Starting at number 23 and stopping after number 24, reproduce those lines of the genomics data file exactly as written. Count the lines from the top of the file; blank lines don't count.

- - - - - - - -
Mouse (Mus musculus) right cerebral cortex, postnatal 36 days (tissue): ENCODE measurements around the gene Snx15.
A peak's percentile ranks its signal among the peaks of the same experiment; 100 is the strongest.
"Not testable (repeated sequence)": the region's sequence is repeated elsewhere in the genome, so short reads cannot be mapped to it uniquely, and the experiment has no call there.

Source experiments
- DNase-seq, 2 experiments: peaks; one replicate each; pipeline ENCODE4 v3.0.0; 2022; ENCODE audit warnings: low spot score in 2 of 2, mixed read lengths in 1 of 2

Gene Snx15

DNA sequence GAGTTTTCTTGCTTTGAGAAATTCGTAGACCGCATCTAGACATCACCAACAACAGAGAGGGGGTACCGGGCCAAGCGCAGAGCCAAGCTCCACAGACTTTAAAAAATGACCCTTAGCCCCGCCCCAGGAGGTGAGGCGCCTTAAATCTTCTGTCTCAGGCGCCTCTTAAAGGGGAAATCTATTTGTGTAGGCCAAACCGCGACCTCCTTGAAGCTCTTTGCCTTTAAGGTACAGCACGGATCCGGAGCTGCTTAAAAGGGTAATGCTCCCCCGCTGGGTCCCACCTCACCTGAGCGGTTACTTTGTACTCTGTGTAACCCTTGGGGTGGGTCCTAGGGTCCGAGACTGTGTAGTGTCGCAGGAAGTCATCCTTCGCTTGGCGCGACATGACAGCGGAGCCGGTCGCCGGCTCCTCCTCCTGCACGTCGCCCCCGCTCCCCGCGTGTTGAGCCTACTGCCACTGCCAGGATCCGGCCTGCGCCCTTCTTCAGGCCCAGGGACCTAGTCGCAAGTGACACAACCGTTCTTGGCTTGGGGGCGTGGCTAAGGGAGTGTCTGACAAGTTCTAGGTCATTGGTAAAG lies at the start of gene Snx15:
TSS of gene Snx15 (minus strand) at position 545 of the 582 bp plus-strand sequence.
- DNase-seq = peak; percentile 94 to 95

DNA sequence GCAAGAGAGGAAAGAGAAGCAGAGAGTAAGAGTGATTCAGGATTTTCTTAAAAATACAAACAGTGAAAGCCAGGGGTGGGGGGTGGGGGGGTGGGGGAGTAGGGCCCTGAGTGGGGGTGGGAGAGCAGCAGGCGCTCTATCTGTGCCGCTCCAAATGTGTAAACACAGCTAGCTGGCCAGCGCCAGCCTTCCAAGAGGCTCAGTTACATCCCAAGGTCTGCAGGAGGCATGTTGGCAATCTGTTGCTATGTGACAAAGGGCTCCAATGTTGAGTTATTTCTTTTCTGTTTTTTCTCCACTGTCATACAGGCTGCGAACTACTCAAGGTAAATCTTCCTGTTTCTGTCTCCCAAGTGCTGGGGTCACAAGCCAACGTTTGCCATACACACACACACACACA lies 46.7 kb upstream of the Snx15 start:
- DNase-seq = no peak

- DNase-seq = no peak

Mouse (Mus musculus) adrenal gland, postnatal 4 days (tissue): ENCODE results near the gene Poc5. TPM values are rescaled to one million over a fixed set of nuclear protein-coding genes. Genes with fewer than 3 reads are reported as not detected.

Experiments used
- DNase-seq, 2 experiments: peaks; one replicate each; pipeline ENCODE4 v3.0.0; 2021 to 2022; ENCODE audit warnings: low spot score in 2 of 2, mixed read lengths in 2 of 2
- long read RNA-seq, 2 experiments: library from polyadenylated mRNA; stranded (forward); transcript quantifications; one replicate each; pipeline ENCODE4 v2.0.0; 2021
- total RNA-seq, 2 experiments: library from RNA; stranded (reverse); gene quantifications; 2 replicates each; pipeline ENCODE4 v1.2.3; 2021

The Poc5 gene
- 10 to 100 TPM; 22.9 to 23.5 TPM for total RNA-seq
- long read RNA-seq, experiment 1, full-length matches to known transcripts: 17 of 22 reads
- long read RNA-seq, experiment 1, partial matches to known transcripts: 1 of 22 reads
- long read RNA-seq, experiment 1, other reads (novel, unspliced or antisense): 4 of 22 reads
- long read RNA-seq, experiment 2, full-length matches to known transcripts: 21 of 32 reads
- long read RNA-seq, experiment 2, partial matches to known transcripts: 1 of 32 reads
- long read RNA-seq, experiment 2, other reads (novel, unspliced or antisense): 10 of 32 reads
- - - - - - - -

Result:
- long read RNA-seq, experiment 2, full-length matches to known transcripts: 21 of 32 reads
- long read RNA-seq, experiment 2, partial matches to known transcripts: 1 of 32 reads